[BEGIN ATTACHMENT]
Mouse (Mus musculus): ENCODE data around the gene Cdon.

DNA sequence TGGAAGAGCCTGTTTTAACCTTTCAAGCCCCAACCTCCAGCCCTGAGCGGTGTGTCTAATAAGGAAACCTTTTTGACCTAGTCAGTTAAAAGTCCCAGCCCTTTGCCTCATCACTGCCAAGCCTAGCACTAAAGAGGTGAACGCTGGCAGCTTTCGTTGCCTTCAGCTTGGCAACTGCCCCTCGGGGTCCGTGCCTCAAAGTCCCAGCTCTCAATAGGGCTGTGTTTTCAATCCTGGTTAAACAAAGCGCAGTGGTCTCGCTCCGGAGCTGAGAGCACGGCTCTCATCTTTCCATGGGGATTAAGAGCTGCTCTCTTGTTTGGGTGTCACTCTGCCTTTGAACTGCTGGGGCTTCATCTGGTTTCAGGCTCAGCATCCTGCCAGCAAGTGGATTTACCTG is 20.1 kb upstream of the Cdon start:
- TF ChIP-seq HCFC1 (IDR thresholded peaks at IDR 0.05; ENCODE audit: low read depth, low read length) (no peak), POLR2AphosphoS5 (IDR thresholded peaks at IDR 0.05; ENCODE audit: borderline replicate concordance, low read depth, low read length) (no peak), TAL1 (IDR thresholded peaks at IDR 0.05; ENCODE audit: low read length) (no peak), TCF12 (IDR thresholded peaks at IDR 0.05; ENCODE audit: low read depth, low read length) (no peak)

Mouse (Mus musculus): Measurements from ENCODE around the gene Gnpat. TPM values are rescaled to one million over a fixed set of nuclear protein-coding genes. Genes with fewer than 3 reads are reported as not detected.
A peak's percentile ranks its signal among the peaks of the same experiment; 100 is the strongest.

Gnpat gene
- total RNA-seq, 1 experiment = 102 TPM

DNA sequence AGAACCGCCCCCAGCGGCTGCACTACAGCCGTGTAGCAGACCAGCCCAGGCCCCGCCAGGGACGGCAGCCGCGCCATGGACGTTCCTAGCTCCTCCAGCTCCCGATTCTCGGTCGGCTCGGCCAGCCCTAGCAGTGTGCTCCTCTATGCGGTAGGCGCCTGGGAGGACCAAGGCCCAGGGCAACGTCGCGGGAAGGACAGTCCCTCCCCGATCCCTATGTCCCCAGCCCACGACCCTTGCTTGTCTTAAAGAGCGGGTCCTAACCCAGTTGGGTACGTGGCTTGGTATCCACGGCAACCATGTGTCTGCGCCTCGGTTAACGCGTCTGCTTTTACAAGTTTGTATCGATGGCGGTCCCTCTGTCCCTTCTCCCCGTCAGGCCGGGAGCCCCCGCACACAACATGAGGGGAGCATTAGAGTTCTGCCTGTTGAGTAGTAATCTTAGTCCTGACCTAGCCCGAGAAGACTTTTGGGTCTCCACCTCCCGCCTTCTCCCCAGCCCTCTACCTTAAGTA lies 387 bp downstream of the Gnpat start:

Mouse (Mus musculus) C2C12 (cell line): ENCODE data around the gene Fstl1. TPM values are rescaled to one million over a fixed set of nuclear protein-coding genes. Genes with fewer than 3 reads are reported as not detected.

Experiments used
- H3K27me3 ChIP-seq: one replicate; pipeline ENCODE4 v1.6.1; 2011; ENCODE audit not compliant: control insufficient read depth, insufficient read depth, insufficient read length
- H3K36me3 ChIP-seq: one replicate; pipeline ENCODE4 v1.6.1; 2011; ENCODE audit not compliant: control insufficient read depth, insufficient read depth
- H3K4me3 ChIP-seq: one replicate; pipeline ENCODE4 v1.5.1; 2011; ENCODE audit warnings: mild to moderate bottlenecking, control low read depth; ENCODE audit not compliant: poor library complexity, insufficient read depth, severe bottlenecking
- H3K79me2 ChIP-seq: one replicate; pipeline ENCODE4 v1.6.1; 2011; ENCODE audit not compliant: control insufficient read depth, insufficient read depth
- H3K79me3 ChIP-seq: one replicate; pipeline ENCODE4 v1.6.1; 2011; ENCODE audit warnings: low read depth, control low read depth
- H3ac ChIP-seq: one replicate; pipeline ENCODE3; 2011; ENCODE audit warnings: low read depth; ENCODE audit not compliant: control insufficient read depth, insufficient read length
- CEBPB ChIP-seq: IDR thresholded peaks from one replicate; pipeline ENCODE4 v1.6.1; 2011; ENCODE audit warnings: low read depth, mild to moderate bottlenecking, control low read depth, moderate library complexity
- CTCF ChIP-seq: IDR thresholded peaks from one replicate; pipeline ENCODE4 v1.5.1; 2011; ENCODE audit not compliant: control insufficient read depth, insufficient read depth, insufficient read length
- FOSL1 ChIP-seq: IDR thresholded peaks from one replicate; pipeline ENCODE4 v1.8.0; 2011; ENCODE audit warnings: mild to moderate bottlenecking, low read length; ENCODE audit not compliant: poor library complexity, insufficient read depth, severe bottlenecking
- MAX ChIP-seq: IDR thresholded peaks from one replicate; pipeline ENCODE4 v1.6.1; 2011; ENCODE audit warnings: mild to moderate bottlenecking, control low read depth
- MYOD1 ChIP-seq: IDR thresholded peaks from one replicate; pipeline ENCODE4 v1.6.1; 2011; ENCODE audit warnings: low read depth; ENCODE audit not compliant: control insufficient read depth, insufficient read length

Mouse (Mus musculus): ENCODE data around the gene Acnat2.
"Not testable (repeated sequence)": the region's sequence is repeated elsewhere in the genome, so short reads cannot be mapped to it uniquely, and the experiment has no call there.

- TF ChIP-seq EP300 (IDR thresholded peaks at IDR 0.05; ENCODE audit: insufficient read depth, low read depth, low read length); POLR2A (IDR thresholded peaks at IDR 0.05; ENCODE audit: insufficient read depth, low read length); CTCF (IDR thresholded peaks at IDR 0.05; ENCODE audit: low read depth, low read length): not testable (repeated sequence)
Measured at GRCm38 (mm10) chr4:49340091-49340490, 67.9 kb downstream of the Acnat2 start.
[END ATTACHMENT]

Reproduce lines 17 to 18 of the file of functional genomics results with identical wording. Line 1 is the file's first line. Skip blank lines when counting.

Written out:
- CEBPB ChIP-seq: IDR thresholded peaks from one replicate; pipeline ENCODE4 v1.6.1; 2011; ENCODE audit warnings: low read depth, mild to moderate bottlenecking, control low read depth, moderate library complexity
- CTCF ChIP-seq: IDR thresholded peaks from one replicate; pipeline ENCODE4 v1.5.1; 2011; ENCODE audit not compliant: control insufficient read depth, insufficient read depth, insufficient read length